To commemorate a significant Bracketology anniversary, I wanted to dip into origins of the project and share some lessons from brackets past. But I know you're likely more keen on the here and now, so let's start off with a few observations on the brand-new Jan. 3 bracket.
• The year's most underachieving conference isn't going to be the Pac-12, mainly because not very much was expected of that league to begin with. No, the real gnashing of teeth in March is going to come from ACC country. The North Carolina Tar Heels and Duke Blue Devils are obvious NCAA teams, and the Virginia Cavaliers are probably going to get there for the first time in five years, but it's then a steep drop to bubble teams like the Virginia Tech Hokies (naturally) and Florida State Seminoles (suddenly). In fact, it took a late Sunday loss by the Northern Iowa Panthers to lift a fourth ACC team (Virginia Tech) into today's bracket.
• Don't freak out because the MAAC (Iona Gaels, Fairfield Stags) and OVC (Murray State Racers, Eastern Kentucky Colonels) have two teams each in today's field. Iona and Murray have solid at-large profiles, but the quirks of early-season scheduling put Fairfield and EKU at the top of the respective conference standings. If not for that, Northern Iowa and Minnesota would be the next two teams in the field. Then again, these patterns help replicate conference tournament upsets down the line, so this bracket is fairly realistic in that respect.
Ten years ago this week, an ESPN.com editor named Ron Buck made a decision. You can question its wisdom one way or the other, but Ron thought it was time to give the site's fledgling NCAA tournament projections better play. So yours truly got his own web page, complete with graphics and a photo (gulp!) and all manner of bells and whistles that continue to evolve.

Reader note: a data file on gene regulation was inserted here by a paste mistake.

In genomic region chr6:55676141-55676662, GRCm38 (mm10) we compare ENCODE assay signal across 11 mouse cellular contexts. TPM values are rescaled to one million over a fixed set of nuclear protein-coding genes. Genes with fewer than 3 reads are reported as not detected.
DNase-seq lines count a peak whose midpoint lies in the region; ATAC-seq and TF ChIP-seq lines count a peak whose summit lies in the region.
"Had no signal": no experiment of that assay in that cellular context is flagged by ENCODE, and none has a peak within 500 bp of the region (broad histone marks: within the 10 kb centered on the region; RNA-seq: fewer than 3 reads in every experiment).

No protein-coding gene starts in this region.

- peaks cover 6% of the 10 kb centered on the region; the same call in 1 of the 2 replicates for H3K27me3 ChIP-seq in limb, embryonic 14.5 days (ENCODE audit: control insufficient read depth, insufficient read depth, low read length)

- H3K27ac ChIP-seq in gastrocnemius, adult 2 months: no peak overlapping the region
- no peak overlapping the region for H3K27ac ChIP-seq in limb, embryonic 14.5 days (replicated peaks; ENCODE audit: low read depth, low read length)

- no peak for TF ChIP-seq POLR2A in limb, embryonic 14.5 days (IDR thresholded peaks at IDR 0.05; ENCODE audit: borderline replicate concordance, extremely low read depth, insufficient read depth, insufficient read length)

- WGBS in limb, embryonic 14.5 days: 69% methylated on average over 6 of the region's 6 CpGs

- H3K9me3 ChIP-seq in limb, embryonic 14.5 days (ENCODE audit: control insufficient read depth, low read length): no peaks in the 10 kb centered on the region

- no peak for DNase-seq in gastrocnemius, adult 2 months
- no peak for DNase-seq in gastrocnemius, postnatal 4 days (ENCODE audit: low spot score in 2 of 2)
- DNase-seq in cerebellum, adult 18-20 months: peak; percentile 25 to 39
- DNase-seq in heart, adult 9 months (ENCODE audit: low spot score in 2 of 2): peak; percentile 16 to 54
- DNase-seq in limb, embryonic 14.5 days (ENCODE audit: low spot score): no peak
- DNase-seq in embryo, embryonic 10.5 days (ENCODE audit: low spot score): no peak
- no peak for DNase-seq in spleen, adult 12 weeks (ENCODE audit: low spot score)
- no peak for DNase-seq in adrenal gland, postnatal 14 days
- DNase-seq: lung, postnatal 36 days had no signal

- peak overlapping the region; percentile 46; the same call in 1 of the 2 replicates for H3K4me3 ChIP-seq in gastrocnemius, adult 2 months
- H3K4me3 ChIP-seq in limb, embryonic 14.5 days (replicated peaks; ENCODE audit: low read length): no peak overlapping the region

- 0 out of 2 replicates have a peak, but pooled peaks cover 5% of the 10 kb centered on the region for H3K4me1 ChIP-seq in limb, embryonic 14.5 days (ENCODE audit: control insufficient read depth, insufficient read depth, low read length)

A few years before that, then-editors Eric Schoenfeld and Howie Schwab had given a little space on something called ESPN SportsZone to a guy who'd been scribbling brackets on a napkin going all the way back to the UCLA dynasty. When the full site went live, Mark Preisler called from the TV side and put that same little guy with the big nose on ESPN News. The network survived and, when the site got a quarter-million hits on that Monday night in January 2002, there would be no turning back.
We needed a name, of course, and the blame for that goes to Philadelphia Inquirer reporter Mike Jensen. In a 1999-2000 interview about potential NCAA seeding for a very good Temple team, Jensen quoted you-know-who as a bracketologist. The leap from there to "Bracketology" was a short one. So here we are. And here we stay.
Buck, Andy Glockner, Brett Edgerton and Mike Hume have been among the many brains behind the beauty -- or is it the other way around? -- and we couldn't be happier to be launching the second decade of full ESPN Bracketology coverage. If you like what you read and see, thank them. If not, blame me. That's the way it's always been, and that's the way it always should be. Opinions and the passion to agree or disagree are what make this enterprise the best winter hobby of all time.